The Catholic University of America

Feb. 17, 2010

CUA Shares Ancient Artifacts With Young Filmmakers

 
  Abigail Conklin and Pranav Ramanan examine an ancient Roman cosmetics bottle as Professor William Klingshirn shows them the same kind of bottle in a British Museum handbook on Roman ceramics.

Fifth graders from a Virginia elementary school who are creating a film with a script by the ancient Roman playwright Plautus visited Catholic University’s Department of Greek and Latin earlier this week to examine examples of 2,000-year-old Roman pottery.

“As far as I know, we are the only university in Washington, D.C., with holdings in ancient Roman numismatics and ceramics, so it is not surprising that they should find their way here,” says Professor William Klingshirn, chair of the department.

Based on what these Lorton Station Elementary School students learned at CUA Feb. 15, they’ll be making clay replicas of Roman table pottery, foam replicas of amphorae (ancient wine containers), and a backdrop painting depicting other household pottery to use as props in the movie. Another group of students from the school visited campus on Feb. 1 to examine Roman coins, and will be creating facsimiles of such coins as props.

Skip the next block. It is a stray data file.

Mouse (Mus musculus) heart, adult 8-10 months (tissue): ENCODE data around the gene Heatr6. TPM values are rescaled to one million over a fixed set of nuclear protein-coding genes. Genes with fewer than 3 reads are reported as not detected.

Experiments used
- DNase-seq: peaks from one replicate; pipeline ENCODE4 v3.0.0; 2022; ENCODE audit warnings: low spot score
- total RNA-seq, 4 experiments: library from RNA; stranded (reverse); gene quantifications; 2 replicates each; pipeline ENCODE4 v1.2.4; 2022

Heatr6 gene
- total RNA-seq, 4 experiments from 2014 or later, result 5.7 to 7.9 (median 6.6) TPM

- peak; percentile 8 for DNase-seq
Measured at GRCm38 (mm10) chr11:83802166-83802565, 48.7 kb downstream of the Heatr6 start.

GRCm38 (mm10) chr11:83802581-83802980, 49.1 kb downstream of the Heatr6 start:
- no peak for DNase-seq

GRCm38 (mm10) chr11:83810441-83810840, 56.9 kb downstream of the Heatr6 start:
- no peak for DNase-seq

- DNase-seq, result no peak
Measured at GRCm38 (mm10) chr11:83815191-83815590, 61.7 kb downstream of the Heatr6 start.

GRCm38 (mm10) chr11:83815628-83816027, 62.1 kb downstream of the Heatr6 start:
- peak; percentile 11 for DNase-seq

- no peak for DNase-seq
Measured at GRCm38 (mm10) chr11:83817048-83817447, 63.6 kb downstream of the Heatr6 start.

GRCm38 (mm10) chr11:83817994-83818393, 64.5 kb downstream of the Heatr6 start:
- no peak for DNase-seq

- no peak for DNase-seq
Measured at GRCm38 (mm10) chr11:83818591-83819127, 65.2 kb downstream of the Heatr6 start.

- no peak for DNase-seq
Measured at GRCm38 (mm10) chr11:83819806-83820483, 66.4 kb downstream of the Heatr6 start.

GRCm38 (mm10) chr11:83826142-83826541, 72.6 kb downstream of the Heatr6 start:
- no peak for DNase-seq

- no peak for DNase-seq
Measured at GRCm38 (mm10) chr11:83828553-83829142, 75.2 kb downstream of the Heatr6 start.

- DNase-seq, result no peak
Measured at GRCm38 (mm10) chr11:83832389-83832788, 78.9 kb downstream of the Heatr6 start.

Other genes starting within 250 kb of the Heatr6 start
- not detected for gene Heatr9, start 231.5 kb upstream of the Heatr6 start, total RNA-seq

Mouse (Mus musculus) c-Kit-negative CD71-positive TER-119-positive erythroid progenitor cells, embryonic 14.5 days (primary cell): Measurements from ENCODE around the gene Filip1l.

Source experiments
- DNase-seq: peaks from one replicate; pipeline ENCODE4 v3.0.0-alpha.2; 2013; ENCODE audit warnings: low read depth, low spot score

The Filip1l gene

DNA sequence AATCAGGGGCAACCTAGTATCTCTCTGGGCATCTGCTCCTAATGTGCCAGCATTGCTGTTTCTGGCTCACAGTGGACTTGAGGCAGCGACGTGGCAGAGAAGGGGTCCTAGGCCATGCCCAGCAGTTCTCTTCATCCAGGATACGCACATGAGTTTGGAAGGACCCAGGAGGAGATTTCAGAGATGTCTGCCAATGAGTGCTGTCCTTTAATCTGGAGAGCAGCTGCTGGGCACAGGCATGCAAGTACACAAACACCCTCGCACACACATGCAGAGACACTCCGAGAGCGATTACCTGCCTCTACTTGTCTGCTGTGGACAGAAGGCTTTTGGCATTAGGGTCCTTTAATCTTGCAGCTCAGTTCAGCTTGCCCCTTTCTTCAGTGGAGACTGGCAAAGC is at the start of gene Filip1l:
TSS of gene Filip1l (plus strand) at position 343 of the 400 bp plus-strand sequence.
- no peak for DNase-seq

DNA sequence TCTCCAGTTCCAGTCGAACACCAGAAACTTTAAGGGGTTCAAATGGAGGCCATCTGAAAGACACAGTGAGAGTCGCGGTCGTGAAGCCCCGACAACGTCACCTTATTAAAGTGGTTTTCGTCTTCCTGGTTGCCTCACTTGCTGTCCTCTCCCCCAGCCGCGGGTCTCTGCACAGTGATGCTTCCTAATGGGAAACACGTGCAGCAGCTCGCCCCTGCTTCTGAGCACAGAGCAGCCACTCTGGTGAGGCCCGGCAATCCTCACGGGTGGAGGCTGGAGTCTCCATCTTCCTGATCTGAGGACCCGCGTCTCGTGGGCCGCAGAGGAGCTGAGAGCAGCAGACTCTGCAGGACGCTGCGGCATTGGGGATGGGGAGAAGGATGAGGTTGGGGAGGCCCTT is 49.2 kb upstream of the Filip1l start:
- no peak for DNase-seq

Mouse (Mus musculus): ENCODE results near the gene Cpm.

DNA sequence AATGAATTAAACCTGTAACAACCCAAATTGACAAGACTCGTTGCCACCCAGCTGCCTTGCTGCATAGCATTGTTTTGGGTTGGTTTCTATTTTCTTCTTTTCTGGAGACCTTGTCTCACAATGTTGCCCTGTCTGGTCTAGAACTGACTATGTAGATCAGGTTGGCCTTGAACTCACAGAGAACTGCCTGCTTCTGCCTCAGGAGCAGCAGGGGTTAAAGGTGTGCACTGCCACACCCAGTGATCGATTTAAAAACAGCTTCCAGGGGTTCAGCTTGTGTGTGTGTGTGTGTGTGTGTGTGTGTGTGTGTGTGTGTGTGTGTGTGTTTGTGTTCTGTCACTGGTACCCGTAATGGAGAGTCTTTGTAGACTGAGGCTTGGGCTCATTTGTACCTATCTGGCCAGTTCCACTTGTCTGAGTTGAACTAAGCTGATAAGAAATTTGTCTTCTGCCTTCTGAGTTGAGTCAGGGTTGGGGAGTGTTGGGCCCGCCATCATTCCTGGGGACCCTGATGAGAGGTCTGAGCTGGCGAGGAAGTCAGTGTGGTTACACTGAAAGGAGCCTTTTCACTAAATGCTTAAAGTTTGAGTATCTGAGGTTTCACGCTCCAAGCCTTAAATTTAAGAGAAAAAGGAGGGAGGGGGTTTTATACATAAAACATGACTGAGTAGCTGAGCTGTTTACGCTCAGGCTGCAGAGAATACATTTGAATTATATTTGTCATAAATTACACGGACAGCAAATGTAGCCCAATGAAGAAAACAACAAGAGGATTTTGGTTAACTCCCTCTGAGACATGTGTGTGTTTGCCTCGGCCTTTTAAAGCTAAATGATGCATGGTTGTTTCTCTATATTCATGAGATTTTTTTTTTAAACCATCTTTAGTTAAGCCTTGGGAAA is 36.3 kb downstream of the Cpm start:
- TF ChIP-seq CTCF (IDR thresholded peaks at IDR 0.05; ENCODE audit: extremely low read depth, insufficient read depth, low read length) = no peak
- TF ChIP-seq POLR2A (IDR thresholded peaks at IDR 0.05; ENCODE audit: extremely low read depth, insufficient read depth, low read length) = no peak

An English donor gave the pottery to the CUA Greek and Latin department in 1950. Many of the Roman coins were donated to the university by French economist Claudio Jannet, who passed away in 1894.

 
A Roman-era ceramic ex voto, about 4 inches long, which may have been sold outside a sanctuary to those coming to ask a god to heal a foot ailment.

 
 
What was the students’ verdict about the experience of touching and examining the ancient pottery?

“I think this is way better than a museum,” said Pranav Ramanan of Lorton, Va.

In fact, the pupils discerned a faded design on one of the ancient perfume bottles that Klingshirn hadn’t noticed before. “Museums are missing out on a lot by not letting people touch things,” said Abigail Conklin of Fairfax Station, Va.

“Well,” replied Klingshirn, “what you have to do now is study Greek and Latin, and eventually become a scholar of these things — and then the museums will have to let you touch them because you’ll be the expert on them.”

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